Let $f$ be Lebesgue-integrable on $[0,1]$. Suppose $\int_a^bf(x)\,dx=0$ for all $0\leq a\leq b\leq 1$. Show $\int_Af(x)\,dx=0$ for every measurable subset $A$ of $[0,1]$.

*Let $A$ be a measurable subset of $[0,1]$. Then $A$ can be written as the union of disjoint, countable? intervals. Since $\int_a^bf(x)\,dx=0$ for all $0\leq a\leq b\leq 1$, each integral of $f$ over each interval is $0$ so $\int_Af(x)\,dx=0$.

I'm not sure if I did it right...

  • $\begingroup$ You can make $[a,b]$ arbitrarily small like a Cantor set whose Lebesgue measure is 0. $\endgroup$ – Pedro Gomes Aug 11 '17 at 20:35
  • $\begingroup$ My initial inclination without thinking about this much is to show that if the hypothesis holds then $f$ is $0$ almost everywhere, and then go on from there. $\endgroup$ – Michael Hardy Aug 11 '17 at 20:41
  • $\begingroup$ The set of rational numbers is measurable but is not a union countably many disjoint intervals. $\endgroup$ – Michael Hardy Aug 11 '17 at 20:41
  • $\begingroup$ @MichaelHardy if $f\geq 0$ or $f\leq 0$, then it would be much easier to show $f=0$, but here I'm not sure how to show that $f=0$. It does fell a little off to say that "countable..." I'm not quite sure how to prove this problem... $\endgroup$ – 2ndaccount Aug 11 '17 at 20:45
  • $\begingroup$ You could argue as I do here $\endgroup$ – David Mitra Aug 11 '17 at 20:52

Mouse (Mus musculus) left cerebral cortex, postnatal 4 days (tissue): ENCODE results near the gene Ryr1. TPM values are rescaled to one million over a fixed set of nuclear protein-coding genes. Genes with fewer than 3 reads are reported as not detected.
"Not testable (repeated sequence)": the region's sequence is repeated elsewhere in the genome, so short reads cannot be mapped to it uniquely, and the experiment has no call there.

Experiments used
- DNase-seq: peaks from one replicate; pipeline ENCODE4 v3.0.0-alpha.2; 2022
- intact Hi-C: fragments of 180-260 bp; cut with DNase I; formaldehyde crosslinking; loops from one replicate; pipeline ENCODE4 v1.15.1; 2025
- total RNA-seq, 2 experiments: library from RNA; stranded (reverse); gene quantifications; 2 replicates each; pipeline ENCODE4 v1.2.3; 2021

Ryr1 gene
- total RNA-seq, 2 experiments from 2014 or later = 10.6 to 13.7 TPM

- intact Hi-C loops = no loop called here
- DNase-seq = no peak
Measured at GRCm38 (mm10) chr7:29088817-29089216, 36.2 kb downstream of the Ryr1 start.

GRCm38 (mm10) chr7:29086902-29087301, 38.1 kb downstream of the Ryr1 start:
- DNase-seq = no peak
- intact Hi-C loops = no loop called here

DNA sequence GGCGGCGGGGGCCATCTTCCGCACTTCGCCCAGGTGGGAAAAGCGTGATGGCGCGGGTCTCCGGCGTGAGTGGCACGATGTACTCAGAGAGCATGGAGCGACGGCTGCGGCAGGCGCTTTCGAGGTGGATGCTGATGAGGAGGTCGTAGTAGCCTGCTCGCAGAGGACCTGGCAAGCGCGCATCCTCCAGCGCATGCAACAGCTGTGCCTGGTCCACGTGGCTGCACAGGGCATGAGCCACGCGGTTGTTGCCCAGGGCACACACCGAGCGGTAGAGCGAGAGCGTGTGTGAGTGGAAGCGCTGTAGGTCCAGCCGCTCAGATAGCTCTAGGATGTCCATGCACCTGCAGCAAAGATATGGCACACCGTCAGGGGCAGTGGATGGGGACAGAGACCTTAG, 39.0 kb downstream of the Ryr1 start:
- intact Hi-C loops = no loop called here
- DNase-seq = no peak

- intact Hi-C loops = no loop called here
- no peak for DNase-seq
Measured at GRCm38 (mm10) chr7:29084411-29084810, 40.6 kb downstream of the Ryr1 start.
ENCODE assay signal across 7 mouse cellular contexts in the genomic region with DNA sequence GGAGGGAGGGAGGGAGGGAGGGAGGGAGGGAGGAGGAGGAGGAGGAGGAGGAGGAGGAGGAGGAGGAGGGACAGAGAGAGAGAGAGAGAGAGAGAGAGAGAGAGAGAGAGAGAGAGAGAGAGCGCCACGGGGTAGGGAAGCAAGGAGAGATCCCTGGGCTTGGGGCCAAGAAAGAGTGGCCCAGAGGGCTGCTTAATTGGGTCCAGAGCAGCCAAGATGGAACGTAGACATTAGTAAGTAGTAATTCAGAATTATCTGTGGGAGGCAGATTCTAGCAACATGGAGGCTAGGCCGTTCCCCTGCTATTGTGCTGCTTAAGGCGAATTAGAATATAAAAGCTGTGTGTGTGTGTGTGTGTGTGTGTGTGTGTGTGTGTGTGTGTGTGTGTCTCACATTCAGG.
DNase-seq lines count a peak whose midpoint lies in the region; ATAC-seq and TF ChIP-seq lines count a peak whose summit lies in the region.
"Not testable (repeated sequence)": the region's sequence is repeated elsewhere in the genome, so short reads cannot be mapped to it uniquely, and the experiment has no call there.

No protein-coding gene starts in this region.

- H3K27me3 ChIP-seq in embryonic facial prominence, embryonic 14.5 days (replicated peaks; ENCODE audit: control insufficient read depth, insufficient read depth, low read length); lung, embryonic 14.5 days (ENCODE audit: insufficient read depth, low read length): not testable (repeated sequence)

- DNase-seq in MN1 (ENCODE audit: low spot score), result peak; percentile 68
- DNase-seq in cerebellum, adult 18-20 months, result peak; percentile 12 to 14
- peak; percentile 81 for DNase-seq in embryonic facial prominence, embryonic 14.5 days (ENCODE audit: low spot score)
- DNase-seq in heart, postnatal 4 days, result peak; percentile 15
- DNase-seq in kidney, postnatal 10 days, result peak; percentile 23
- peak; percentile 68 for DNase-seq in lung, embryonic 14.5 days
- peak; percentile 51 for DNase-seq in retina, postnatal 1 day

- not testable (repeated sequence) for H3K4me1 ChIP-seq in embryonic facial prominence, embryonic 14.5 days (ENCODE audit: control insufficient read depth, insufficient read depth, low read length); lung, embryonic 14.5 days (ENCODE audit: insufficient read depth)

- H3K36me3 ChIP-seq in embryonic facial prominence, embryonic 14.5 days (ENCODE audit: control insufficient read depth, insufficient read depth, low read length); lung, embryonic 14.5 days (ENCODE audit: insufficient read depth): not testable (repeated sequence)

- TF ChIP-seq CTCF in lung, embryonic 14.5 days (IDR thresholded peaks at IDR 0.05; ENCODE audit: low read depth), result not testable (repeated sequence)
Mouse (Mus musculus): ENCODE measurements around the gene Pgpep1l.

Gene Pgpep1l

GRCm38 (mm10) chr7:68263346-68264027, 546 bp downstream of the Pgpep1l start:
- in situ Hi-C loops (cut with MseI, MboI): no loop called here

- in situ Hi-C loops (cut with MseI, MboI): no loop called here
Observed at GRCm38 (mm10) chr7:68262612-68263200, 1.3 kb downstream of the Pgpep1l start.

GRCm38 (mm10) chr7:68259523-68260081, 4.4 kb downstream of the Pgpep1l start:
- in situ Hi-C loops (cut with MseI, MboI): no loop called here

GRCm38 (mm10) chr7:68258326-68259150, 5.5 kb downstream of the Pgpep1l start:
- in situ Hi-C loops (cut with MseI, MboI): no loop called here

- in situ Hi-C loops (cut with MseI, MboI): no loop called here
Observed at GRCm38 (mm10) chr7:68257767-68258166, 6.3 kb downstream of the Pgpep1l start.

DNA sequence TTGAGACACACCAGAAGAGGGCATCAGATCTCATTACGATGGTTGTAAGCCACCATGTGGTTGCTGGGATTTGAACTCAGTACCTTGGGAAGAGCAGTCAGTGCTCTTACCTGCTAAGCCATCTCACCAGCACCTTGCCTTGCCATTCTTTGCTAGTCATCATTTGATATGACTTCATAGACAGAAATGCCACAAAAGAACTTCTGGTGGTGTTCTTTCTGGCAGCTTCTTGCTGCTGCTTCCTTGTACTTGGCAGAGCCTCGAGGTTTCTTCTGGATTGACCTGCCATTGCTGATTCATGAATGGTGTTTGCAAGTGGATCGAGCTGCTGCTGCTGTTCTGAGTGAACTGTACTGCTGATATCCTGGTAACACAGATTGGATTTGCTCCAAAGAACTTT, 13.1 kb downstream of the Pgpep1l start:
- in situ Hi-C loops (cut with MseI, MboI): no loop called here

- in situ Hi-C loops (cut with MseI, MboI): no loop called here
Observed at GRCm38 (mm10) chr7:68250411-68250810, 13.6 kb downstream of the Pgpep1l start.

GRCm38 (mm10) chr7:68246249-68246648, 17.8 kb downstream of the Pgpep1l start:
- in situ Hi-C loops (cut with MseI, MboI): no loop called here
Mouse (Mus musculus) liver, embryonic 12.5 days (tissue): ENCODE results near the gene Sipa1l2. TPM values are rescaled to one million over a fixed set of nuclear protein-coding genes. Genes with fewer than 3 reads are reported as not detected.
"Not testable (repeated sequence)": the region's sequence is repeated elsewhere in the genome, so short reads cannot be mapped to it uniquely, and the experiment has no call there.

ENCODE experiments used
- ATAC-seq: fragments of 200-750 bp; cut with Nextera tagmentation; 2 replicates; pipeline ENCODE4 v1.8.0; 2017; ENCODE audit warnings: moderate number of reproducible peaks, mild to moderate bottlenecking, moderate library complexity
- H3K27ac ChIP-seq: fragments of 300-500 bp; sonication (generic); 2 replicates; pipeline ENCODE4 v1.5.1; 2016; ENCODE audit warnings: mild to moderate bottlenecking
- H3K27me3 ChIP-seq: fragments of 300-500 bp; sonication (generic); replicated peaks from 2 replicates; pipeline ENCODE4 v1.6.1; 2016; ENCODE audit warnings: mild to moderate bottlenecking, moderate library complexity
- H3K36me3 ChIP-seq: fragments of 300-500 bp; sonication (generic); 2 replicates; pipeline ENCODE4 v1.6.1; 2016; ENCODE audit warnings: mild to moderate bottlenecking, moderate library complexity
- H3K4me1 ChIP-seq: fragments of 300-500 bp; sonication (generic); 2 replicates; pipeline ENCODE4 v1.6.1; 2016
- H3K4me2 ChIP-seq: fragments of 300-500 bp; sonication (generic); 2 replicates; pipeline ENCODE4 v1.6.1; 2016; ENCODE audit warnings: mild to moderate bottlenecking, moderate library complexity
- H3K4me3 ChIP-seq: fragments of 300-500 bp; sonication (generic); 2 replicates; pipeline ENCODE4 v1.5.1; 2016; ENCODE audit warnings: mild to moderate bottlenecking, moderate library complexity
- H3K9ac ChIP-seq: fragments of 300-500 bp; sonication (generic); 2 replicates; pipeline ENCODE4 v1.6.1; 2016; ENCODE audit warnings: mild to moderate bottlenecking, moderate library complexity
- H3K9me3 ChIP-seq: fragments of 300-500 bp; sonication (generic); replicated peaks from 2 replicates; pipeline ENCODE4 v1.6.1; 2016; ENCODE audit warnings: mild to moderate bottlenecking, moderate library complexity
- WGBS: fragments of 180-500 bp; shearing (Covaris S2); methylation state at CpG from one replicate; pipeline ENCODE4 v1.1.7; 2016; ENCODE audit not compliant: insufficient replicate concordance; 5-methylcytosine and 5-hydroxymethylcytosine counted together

The Lebesgue measure is regular, and in particular outer regular. Therefore there exists a sequence $(O_n)$ of open measurable sets containing $A$ such that $\lambda(A)=\inf \lambda(O_n)$.

Then $\displaystyle \int_A f(x)\, \mathrm{d}x=\int_{O_n} f(x)\, \mathrm{d}x - \int_{O_n - A} f(x)\, \mathrm{d}x$.

Since $O_n$ is an open set of $\mathbb{R}$, it is a countable union of open intervals and $\int_{O_n} f(x)\, \mathrm{d}x=0$. By dominated convergence you can show that $\int_{O_n - A} f(x)\, \mathrm{d}x \to 0$: use the sequence of functions $f1_{O_n-A}$ dominated by $|f|$.

  • $\begingroup$ what do you mean regular? $\endgroup$ – 2ndaccount Aug 11 '17 at 20:45
  • $\begingroup$ en.wikipedia.org/wiki/Regular_measure $\endgroup$ – fonfonx Aug 11 '17 at 20:47
  • $\begingroup$ What are the sequence of function bounded by? (in DCT) $\endgroup$ – 2ndaccount Aug 11 '17 at 20:48
  • $\begingroup$ $|f|$, I edited my answer $\endgroup$ – fonfonx Aug 11 '17 at 20:50

This is a standard application of Dynkin's $\pi$-$\lambda$ Theorem.

Define $\mathcal{P}=\{(a,b]\mid0\leq a<b\leq1\}\cup\{\emptyset\}$ and $\mathcal{L}=\{A\in\mathcal{B}([0,1])\mid\int_{A}f(x)\,dx=0\}$. It is routine to verify that $\mathcal{P}$ is a $\pi$-class and $\mathcal{L}$ is a $\lambda$-class. That is:

  • For any $A,B\in\mathcal{P}$, we have $A\cap\mathcal{B\in\mathcal{P}}$,
  • $\emptyset\in\mathcal{L}$,
  • $A^{c}\in\mathcal{L}$ whenever $A\in\mathcal{L}$, where the complement is taken with respect to $[0,1]$,
  • $\cup_{i=1}^{\infty}A_{i}\in\mathcal{L}$ whenever $A_{i}\in\mathcal{L}$ and $A_{1},A_{2}\ldots$ are pairwisely disjoint.

By the given condition, we have $\mathcal{P}\subseteq\mathcal{L}$. Therefore, by Dynkin's $\pi$-$\lambda$ Theorem, we have $\sigma(\mathcal{P})\subseteq\mathcal{L}$. Note that $\sigma(\mathcal{P})=\mathcal{B}([0,1])$. Therefore, $\mathcal{L=B}([0,1])$. Q.E.D.

  • $\begingroup$ I forget to say, for every Lebesgue measurable set $A$, there exists a Borel set $B$ such that $m(A\Delta B)=0$. (In case if you want to prove that the proposition holds for all Lebesgue measurable subsets of [0,1] rather than Borel measurable subsets) $\endgroup$ – Danny Pak-Keung Chan Aug 11 '17 at 22:43

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